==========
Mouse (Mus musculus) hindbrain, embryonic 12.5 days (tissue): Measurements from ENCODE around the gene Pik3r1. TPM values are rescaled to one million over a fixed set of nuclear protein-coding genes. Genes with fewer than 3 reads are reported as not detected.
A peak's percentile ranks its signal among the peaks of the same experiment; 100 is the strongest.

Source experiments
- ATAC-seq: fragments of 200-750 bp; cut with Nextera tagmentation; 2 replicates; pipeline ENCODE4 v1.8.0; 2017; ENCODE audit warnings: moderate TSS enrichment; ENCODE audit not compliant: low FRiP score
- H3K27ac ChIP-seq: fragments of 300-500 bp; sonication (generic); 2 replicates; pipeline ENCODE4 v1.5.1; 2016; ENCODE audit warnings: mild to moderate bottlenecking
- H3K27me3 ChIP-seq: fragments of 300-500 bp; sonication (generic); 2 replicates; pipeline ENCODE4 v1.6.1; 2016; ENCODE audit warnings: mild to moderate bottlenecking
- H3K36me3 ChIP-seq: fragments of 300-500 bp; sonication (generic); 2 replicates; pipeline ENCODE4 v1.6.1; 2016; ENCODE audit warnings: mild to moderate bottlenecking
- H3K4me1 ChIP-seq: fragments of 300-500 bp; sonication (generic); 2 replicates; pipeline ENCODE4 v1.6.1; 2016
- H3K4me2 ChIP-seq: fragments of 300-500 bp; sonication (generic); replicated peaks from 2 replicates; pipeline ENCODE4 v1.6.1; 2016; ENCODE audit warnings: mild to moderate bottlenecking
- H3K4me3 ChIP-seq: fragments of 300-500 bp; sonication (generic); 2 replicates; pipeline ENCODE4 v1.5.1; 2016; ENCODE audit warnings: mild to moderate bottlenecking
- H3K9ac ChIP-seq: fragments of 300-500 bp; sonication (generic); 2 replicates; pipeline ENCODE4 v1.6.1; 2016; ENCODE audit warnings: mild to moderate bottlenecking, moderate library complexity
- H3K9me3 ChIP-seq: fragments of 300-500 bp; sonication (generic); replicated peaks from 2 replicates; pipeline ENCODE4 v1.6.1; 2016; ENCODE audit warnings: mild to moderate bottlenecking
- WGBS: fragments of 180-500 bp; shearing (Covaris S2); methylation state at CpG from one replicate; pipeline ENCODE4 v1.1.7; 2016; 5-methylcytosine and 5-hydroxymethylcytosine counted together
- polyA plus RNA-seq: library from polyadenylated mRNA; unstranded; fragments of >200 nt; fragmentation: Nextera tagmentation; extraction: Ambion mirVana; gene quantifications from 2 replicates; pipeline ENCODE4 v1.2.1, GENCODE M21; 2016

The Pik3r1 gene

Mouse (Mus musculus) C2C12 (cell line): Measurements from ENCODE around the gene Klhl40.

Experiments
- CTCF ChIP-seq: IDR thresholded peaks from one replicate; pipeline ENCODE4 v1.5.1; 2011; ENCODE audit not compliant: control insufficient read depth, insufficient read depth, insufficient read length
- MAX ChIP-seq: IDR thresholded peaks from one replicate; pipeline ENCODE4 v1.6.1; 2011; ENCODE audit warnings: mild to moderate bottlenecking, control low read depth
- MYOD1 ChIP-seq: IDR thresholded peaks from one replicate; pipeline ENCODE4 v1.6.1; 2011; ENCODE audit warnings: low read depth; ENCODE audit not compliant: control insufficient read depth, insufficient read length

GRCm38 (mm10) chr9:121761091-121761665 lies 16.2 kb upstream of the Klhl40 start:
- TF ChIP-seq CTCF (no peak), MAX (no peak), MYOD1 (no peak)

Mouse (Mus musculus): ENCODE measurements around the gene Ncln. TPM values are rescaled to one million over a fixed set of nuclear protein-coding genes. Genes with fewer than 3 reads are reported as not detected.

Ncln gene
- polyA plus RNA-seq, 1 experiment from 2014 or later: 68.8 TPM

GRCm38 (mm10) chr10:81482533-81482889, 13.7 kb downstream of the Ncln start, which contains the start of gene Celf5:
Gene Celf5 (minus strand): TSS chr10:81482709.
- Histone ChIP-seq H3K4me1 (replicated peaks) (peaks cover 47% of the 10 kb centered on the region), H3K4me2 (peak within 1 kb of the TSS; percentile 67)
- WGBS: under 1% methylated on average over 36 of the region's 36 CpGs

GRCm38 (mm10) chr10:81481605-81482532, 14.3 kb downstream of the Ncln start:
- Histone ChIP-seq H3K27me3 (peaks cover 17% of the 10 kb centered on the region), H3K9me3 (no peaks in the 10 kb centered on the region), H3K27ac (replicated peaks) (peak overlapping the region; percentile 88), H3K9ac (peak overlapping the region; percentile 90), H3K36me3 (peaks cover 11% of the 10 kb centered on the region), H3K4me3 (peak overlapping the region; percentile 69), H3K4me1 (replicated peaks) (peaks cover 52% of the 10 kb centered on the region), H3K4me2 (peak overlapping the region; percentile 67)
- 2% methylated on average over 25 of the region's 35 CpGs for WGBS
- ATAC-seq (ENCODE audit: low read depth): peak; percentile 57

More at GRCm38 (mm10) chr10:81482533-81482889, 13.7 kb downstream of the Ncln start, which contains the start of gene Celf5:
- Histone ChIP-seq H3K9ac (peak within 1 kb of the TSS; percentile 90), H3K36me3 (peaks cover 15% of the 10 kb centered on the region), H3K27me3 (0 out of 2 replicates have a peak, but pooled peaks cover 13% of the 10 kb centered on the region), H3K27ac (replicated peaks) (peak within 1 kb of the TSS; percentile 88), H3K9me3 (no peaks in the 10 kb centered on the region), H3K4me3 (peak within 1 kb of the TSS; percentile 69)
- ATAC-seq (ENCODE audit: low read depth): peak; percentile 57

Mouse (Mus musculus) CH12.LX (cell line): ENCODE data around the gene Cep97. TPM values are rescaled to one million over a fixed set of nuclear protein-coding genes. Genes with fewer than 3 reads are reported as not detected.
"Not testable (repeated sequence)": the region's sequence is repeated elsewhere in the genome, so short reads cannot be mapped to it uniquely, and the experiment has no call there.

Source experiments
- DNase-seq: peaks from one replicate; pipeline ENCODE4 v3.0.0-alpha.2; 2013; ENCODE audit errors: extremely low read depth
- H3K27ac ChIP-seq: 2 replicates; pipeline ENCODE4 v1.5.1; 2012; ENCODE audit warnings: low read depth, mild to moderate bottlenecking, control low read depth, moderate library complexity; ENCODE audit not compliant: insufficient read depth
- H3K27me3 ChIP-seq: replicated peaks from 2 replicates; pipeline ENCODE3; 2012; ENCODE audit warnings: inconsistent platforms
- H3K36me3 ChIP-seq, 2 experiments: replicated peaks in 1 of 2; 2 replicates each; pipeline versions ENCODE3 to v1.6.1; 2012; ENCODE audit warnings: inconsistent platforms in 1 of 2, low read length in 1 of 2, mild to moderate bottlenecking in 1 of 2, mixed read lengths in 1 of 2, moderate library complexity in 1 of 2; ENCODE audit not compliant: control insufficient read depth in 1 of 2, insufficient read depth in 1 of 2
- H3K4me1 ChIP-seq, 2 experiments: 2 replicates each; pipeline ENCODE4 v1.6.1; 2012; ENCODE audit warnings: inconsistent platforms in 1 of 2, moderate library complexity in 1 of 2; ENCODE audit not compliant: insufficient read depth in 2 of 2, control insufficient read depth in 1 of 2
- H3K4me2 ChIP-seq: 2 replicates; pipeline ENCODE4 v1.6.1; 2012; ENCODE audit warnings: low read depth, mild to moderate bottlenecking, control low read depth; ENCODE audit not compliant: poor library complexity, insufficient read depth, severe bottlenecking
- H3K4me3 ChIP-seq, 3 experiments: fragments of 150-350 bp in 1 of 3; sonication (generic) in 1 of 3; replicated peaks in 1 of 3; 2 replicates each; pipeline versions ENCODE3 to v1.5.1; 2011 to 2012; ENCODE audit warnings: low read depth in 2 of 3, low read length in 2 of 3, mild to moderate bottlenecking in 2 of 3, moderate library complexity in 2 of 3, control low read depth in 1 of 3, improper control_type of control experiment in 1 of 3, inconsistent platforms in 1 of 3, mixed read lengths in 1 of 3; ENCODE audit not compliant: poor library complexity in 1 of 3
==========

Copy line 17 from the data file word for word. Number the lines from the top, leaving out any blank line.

Experiments